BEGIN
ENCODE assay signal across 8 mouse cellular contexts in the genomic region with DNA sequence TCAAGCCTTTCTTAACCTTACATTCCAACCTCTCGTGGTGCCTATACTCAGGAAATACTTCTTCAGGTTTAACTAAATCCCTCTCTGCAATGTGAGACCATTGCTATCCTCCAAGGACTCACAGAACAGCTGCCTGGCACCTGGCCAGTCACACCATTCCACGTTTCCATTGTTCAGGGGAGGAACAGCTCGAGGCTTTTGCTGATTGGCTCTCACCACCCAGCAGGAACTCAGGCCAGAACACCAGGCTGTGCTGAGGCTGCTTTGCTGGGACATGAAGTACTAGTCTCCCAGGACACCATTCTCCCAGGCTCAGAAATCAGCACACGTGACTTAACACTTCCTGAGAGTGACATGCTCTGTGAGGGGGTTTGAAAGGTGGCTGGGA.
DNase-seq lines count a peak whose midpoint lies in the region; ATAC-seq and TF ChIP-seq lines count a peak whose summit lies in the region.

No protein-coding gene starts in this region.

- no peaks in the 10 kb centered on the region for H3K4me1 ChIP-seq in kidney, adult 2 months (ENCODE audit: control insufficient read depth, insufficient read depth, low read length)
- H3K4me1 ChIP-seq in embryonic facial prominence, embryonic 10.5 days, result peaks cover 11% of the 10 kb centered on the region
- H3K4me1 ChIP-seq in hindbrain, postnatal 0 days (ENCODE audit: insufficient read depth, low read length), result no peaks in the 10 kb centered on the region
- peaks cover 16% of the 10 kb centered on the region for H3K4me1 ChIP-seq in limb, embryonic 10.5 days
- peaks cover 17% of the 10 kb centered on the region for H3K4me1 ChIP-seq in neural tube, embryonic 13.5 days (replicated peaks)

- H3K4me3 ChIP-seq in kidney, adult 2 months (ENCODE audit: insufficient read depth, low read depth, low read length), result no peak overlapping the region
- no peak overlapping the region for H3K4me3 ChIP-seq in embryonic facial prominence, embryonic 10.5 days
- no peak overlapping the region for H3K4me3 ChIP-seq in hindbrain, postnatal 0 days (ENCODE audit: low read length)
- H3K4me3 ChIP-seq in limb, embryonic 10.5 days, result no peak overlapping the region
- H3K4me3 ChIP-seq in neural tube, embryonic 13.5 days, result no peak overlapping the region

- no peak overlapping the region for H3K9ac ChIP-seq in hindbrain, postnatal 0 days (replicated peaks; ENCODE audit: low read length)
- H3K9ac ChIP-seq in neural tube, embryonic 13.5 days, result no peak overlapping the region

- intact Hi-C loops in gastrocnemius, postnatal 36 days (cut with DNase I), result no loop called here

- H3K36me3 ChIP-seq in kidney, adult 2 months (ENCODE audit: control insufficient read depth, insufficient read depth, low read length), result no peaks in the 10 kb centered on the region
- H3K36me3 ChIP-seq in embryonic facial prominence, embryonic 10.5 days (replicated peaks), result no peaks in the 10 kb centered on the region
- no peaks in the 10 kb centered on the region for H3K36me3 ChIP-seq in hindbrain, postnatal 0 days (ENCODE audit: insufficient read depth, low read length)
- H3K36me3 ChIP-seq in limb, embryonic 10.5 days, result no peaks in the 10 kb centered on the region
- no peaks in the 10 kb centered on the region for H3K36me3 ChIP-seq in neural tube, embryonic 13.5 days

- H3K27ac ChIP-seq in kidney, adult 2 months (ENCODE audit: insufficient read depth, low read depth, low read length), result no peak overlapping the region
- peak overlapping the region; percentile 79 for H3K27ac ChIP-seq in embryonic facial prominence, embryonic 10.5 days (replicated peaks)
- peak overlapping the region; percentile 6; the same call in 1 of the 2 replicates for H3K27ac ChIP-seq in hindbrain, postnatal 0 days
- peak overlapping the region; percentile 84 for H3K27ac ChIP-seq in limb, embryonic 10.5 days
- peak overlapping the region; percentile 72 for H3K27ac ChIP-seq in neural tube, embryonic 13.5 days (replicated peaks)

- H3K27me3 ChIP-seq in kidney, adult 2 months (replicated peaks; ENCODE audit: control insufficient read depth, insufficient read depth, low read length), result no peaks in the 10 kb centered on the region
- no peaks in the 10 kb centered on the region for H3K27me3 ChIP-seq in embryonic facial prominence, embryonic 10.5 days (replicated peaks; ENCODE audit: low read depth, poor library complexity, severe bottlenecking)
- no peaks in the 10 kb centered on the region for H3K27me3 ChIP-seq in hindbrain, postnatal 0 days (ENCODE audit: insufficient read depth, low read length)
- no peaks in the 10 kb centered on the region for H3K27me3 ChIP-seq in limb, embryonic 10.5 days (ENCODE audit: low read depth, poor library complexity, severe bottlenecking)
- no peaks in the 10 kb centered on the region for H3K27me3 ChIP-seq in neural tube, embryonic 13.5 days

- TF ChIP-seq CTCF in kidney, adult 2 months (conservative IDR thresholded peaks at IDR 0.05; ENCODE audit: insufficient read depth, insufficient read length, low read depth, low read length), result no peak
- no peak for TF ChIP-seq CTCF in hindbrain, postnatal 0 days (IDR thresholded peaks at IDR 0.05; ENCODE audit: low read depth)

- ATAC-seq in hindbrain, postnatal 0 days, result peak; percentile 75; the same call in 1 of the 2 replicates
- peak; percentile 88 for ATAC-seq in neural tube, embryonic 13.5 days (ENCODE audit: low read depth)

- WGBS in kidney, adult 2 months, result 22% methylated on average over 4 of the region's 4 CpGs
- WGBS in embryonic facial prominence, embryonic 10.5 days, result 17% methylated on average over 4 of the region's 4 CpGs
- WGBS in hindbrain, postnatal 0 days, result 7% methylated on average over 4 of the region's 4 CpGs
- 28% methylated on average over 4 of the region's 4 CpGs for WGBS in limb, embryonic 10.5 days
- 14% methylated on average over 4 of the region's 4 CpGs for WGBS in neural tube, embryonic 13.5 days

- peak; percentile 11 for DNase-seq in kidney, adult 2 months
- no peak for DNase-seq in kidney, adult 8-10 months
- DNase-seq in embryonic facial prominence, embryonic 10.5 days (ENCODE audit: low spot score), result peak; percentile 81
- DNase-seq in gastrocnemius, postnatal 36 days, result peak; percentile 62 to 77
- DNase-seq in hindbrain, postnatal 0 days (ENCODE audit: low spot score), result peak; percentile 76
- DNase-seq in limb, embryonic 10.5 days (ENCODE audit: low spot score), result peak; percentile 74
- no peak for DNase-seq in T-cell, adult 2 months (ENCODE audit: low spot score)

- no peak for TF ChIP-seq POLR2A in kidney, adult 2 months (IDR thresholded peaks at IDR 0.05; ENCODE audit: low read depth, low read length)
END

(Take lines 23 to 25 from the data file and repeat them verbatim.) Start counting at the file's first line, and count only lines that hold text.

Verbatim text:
- peak overlapping the region; percentile 79 for H3K27ac ChIP-seq in embryonic facial prominence, embryonic 10.5 days (replicated peaks)
- peak overlapping the region; percentile 6; the same call in 1 of the 2 replicates for H3K27ac ChIP-seq in hindbrain, postnatal 0 days
- peak overlapping the region; percentile 84 for H3K27ac ChIP-seq in limb, embryonic 10.5 days